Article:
The Haidt of controversy

I’m guessing most of you are familiar with Jonathan Haidt’s work on the harm of social media and smartphones. He’s out with a book summing up years of work and has been making the podcast circuit. His arguments are compelling and his case against tech is absolutely damning. His suggestions for ameliorating the problem are shakier, mainly because there is no obvious or realistic societal solution, especially for kids.

There’s been a barrage of criticism. Most of it deals with technical points, correlation vs. causation. Some of it is ethical: We need Facebook Twitter Mastodon to keep virtue signaling. Some of it is an appeal to lack of agency / late stage capitalism / whatever other -ism is popular, therefore we have no alternative to just being blobs watching TikTok videos.

I think it all sort of misses the point.

Everyone I know, myself included, that’s done a massive scaling back of online life has reported huge benefits. This isn’t a matter of burning all my devices, but preferring to email a friend instead of an Instagram story, not having any tech in the bedroom (especially considering iPhone alarms are no longer reliable), using more traditional media instead of getting news from social media (for example, The Economist and Atlantic have informative email newsletters which leave me more informed than getting the news” from Reddit).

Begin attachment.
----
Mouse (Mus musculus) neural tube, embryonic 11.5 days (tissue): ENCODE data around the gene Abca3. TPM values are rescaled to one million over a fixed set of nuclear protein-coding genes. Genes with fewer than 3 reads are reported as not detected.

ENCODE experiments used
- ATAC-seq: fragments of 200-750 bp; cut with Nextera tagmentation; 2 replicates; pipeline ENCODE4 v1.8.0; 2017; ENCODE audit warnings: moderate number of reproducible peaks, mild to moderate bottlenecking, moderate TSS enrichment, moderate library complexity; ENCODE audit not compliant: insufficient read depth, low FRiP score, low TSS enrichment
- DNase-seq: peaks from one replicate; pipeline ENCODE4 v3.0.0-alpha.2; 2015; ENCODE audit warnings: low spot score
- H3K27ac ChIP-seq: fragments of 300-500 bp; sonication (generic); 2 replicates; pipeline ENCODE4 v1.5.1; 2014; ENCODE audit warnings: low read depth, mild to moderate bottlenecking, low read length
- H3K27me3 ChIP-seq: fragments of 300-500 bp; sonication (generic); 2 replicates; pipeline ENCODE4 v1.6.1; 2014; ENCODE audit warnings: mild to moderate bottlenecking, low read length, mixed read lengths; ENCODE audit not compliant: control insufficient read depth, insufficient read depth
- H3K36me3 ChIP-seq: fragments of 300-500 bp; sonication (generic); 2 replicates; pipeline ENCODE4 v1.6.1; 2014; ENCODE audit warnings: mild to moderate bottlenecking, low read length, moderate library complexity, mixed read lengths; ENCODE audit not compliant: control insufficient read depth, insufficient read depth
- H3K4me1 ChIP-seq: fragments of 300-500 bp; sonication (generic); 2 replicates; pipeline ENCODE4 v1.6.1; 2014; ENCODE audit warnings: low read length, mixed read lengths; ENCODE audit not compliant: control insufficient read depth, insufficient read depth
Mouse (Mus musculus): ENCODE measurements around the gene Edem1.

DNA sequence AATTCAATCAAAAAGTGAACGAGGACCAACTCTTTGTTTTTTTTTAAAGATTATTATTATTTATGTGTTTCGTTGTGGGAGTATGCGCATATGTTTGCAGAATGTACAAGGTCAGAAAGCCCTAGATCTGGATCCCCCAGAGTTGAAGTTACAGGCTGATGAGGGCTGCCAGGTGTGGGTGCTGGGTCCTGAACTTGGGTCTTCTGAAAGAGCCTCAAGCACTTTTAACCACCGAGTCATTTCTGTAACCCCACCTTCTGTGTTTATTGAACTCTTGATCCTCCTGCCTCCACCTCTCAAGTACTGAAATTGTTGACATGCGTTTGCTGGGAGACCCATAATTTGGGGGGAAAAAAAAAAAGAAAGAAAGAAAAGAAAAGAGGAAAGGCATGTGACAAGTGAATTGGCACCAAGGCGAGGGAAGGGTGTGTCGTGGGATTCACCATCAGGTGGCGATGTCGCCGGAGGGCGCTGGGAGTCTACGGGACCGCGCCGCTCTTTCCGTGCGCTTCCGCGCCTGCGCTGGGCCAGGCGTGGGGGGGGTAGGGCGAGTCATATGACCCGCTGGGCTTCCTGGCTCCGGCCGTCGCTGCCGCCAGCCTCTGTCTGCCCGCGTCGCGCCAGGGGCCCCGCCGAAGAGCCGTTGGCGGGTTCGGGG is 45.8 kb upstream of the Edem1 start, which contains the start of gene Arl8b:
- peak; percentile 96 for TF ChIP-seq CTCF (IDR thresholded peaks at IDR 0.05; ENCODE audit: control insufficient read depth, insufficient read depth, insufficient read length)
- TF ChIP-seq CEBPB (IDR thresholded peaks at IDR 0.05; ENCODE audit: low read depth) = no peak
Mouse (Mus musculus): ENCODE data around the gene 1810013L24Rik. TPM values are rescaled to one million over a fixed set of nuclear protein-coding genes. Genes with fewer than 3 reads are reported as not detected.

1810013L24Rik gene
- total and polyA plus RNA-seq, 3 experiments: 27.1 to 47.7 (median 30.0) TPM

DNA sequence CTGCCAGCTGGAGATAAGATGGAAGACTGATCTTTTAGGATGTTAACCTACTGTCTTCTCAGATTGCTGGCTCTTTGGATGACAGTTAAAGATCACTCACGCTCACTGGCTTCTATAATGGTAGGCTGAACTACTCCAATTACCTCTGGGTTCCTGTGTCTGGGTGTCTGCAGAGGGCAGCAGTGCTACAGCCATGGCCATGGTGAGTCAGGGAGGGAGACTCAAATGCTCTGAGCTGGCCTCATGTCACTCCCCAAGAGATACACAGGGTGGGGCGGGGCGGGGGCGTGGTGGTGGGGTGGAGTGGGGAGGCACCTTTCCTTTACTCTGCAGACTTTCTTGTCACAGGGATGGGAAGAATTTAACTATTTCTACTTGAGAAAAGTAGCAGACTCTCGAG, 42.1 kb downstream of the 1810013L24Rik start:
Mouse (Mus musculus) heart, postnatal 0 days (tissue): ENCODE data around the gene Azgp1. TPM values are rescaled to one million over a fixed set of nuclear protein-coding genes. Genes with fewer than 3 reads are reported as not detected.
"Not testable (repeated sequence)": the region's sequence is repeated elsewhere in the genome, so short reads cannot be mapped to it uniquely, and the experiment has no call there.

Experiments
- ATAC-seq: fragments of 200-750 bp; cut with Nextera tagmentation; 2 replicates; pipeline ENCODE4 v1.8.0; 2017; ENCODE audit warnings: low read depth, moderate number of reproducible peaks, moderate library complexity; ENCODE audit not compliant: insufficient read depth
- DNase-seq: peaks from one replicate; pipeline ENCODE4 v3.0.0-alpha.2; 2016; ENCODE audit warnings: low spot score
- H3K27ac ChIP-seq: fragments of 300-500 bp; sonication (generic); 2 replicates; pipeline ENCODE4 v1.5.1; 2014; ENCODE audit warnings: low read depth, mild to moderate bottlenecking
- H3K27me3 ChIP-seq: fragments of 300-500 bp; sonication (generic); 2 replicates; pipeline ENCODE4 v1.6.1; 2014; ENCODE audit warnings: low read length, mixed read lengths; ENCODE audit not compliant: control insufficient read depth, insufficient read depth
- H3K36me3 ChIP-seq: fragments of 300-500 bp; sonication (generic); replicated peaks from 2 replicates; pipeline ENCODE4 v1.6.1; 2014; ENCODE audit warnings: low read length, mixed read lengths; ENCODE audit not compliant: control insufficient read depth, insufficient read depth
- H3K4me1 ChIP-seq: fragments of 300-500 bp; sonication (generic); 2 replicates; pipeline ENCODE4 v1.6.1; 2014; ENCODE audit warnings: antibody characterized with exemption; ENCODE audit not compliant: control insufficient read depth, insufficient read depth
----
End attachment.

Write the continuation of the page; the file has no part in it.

For adults it’s painfully obvious yet incredibly simple. Get off your phone and social media. Start with Cal Newport’s Digital Minimalism, and, as much as I hate cliches, your life will be transformed.

For kids, I have no idea. From what I can tell, American kids don’t seem to interact with each other much in real life, and not sitting on snapchat all day means zero social interaction. Holland seems better for now, but America is usually the bellwether so who knows how much longer I’ll see kids playing outside, not glued to their phones.

The other thing is that in the space of ten years phones went from being an oddity to so ubiquitous that people have forgotten what life was like before them to the point that I’m basically Ted Kaczynski because I can take a shit without my phone. I honestly think people have forgotten that it’s ok to be bored and unstimulated for a few minutes, that you don’t need to escape from every instance of social awkwardness, and that despite all the conveniences that phones offer, we can also get by without them, and did so just fine ten years ago.